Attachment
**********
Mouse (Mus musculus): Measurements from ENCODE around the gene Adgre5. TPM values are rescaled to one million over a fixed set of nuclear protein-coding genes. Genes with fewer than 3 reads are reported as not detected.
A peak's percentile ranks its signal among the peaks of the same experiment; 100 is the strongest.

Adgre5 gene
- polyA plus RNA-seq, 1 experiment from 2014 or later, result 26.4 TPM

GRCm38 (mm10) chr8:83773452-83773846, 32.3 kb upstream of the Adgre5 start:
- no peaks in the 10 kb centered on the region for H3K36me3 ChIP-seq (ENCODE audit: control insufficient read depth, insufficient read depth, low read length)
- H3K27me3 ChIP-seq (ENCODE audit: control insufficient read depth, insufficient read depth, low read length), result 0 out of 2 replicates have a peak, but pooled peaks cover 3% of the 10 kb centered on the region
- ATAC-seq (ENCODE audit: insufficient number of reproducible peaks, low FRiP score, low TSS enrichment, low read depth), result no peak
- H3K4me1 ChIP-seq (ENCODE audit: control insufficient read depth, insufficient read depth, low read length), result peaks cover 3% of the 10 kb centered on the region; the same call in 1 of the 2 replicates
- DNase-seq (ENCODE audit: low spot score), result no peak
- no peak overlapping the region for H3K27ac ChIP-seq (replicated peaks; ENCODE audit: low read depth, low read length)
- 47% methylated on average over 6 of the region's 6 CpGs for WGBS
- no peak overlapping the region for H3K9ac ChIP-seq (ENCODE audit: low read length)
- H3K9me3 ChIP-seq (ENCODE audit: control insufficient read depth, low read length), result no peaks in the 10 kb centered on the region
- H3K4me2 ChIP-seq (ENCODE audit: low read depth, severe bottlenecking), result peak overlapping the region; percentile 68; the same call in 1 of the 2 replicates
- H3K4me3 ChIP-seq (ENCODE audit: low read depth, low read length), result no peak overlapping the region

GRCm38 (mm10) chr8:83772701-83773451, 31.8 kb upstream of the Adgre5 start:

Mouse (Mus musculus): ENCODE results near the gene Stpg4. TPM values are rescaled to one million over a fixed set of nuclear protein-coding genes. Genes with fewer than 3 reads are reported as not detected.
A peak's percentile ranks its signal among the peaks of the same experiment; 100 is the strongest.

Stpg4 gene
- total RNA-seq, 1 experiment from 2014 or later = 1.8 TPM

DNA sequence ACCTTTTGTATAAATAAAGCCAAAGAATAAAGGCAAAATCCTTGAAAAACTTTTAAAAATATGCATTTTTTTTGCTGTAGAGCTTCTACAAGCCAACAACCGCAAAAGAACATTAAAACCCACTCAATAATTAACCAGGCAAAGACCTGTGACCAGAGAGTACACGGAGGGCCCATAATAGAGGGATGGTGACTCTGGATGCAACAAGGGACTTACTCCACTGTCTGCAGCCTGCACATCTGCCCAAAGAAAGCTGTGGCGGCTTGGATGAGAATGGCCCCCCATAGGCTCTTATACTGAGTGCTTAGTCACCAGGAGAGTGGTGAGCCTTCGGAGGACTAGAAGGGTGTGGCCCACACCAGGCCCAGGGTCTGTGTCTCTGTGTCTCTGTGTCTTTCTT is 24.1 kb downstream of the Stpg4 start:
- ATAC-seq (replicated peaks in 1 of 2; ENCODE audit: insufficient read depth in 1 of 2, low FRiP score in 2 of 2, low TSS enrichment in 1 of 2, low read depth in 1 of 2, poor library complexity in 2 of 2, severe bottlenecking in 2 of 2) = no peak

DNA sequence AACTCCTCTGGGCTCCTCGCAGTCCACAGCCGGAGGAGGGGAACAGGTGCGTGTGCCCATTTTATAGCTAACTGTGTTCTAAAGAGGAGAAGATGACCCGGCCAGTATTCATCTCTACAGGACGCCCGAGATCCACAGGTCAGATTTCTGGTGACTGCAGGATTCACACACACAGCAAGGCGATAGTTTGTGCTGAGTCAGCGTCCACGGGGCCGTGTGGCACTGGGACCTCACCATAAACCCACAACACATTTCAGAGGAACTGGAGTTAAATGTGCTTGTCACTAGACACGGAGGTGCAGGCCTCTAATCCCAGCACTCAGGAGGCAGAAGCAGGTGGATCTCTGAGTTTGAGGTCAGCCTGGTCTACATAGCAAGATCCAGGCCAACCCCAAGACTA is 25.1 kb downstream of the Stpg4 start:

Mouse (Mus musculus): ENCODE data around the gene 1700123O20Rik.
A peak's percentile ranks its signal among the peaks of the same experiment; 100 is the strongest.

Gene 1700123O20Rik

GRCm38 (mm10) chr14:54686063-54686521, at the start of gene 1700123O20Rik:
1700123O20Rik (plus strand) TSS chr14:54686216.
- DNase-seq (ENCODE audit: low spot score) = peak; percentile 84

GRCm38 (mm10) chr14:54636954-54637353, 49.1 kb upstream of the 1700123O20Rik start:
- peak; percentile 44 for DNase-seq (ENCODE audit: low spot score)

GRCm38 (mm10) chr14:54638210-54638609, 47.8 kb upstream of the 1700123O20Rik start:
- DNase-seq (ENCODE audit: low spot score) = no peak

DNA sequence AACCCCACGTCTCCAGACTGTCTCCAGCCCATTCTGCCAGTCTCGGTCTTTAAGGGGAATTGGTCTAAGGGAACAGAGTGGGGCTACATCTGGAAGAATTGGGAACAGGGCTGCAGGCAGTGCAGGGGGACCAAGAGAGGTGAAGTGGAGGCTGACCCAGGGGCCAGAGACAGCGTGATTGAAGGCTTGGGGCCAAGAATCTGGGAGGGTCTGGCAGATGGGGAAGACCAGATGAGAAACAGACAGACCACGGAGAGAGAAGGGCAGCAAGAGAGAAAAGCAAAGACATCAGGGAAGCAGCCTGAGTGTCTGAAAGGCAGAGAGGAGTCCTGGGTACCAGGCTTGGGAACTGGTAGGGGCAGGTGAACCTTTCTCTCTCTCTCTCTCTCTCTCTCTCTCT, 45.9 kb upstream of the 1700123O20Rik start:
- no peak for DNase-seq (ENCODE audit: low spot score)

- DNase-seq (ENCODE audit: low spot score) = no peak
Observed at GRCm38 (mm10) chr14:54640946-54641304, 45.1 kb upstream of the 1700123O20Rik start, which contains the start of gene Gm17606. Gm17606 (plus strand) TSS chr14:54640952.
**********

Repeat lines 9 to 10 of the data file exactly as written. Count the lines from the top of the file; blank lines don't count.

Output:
- H3K4me1 ChIP-seq (ENCODE audit: control insufficient read depth, insufficient read depth, low read length), result peaks cover 3% of the 10 kb centered on the region; the same call in 1 of the 2 replicates
- DNase-seq (ENCODE audit: low spot score), result no peak